As much as the media and our families would like to think studying at university is three years of dossing around, blowing thousands of pounds of government money on cheap vodka and generally not contributing an awful lot to anything, this isn’t actually the case. The truth is that most of us are usually worrying about something, from the moment we rock up to halls mid-September with our parents and all our worldly possessions in tow and wonder what we’ve let ourselves in for, right up until we’re standing in front of a fancy building holding a diploma, baffled as to where the time has gone and what on earth we’re supposed to do now. Sound familiar? Here’s a run down of ‘The Fear’ year by year, and how to fight it off.
First Year Fear: The ‘40% isn’t that hard to get, right?’
Is the ratio of food to basics vodka in my kitchen cupboard verging on worrying? Is it worth the FOMO of not going on a flat outing to Sankeys to get a grade on this essay that I can actually tell my parents about? Is it true they kick people out for bad attendance? How important is that Monday 9am lecture anyway? And when did 40 per cent start sounding more like a target than a disaster?
Find the balance! First year is probably the least responsibility and most freedom you’ll ever have in your life, so take advantage of it. Join a society, play a sport, go out an obscene amount, but don’t be afraid to take some time out from the madness to put some effort into your work. It’ll ease your conscience, and it might even remind you why you wanted to do your degree in the first place.
Second Year Fear: The ‘I am the only person on the planet without work experience’
Maybe I should get a part-time job. Does bar work count? I could totally go and do charity work abroad. Everyone has an internship this summer. Should I have an internship this summer? What am I even going to do an internship in? I am going to end up unemployable and living in a box. FML.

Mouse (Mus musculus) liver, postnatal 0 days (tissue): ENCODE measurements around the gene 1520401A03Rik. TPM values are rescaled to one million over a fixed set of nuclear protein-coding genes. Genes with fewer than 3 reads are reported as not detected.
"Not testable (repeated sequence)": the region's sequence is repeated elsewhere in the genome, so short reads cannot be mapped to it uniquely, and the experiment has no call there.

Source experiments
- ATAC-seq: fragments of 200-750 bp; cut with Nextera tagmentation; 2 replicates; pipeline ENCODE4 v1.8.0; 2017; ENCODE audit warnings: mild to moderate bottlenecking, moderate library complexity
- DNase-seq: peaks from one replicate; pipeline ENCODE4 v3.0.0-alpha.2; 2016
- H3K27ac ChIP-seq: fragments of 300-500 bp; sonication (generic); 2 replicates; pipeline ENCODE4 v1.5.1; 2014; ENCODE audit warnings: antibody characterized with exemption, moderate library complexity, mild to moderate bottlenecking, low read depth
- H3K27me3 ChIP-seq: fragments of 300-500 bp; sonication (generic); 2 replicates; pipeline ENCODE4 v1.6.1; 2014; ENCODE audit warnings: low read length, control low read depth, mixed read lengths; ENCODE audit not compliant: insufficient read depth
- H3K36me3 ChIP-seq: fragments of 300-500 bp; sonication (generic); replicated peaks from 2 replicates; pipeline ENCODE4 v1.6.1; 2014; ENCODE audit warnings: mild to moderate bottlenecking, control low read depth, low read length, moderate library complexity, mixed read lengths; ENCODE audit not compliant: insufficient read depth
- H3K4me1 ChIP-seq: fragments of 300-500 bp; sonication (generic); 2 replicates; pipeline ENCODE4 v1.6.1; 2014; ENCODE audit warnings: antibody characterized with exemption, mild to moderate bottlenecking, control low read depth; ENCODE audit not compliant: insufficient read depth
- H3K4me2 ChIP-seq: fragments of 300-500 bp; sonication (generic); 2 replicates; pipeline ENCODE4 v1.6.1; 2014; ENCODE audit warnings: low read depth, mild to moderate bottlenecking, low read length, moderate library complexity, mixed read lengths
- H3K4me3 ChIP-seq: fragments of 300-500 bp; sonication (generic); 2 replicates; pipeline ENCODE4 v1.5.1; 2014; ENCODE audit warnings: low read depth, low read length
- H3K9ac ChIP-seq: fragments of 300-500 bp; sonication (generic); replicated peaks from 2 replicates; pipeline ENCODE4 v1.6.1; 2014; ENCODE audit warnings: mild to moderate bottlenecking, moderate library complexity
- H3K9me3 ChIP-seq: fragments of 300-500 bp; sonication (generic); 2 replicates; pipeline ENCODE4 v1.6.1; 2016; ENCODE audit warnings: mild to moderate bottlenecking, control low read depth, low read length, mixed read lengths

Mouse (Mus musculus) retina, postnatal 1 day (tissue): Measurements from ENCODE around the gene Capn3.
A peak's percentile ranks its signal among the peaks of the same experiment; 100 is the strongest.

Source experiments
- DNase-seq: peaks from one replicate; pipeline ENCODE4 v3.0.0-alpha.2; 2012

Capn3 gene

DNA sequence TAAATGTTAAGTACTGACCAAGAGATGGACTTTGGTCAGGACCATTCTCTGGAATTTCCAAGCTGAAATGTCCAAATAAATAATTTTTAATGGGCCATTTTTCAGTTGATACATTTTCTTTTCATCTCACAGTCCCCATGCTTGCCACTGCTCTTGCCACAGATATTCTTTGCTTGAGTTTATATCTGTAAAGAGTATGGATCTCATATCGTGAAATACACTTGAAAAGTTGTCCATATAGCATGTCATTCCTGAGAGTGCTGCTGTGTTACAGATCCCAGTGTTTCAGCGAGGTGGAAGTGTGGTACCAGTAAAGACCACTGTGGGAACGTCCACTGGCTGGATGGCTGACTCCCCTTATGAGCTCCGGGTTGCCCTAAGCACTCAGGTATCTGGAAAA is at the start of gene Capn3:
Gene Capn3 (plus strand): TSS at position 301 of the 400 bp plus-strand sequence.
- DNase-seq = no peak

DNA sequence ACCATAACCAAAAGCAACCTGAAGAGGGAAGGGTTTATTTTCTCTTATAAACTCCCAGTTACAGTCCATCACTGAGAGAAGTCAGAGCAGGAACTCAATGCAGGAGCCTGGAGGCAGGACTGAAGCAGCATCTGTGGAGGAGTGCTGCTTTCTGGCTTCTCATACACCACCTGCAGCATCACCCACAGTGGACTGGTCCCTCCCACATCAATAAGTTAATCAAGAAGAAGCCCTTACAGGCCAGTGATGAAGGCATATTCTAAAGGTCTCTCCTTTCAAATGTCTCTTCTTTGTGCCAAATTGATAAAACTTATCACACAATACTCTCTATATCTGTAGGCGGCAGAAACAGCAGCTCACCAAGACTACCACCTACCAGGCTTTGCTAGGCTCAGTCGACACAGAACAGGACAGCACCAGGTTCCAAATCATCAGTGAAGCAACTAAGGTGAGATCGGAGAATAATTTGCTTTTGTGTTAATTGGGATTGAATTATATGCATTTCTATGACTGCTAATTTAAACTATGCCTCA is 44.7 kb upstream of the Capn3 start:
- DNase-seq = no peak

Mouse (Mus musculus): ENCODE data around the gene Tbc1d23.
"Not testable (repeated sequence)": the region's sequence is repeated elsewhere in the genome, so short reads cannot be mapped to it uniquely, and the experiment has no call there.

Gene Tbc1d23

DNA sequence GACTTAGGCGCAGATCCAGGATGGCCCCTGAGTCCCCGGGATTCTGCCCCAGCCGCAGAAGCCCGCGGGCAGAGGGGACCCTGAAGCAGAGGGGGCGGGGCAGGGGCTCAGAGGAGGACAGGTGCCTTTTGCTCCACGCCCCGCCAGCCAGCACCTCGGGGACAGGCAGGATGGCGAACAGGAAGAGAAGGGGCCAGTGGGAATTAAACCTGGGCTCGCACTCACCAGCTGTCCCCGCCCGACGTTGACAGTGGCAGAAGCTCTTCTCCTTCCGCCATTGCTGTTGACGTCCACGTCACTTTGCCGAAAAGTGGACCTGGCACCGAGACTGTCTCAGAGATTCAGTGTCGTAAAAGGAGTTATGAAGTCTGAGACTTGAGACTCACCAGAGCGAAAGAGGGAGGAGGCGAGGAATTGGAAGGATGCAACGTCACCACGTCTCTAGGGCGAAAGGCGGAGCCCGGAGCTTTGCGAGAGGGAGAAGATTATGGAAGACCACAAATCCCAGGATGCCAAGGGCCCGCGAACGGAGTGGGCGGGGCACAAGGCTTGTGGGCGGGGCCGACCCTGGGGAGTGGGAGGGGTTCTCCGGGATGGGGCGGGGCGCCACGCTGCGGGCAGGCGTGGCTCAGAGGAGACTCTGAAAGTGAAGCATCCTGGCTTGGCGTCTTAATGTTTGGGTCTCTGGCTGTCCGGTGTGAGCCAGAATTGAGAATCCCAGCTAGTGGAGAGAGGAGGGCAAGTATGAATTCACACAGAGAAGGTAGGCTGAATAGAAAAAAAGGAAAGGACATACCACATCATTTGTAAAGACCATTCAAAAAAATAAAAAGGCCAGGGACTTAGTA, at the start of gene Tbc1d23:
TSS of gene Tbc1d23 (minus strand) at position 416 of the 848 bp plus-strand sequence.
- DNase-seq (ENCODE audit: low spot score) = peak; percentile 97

First of all, stop panicking. You still have loads of time to get valuable part-time work, if you want to. If you see an internship, work experience or volunteering opportunity that interests you, go for it! If not, don’t fall into the trap of thinking you’re the only person in the world whose CV doesn’t read like an application for a Nobel Peace Prize. You’re not, and you will be fine.
Final Year Fear: The ‘I must do all the things before I leave’
I need to finish that coursework/revise for that exam/write my entire dissertation. Should I have a job lined up by now? Maybe I should look at more grad schemes. Oh, and seeing as I’m leaving Manchester, I HAVE to find the time to go to that bar/club/restaurant/festival and spend as much time as possible with my friends and be happy because it’s all going to be over soon and WHAT AM I GOING TO DO?
Change sucks, but it happens. Just keep taking the time in between the stress to enjoy the company of the people who have become like family over the last few years, and when you do get some free time use it to tick something else off the Manchester Bucket List. It ain’t over till it’s over, so stop moping and make the most of it!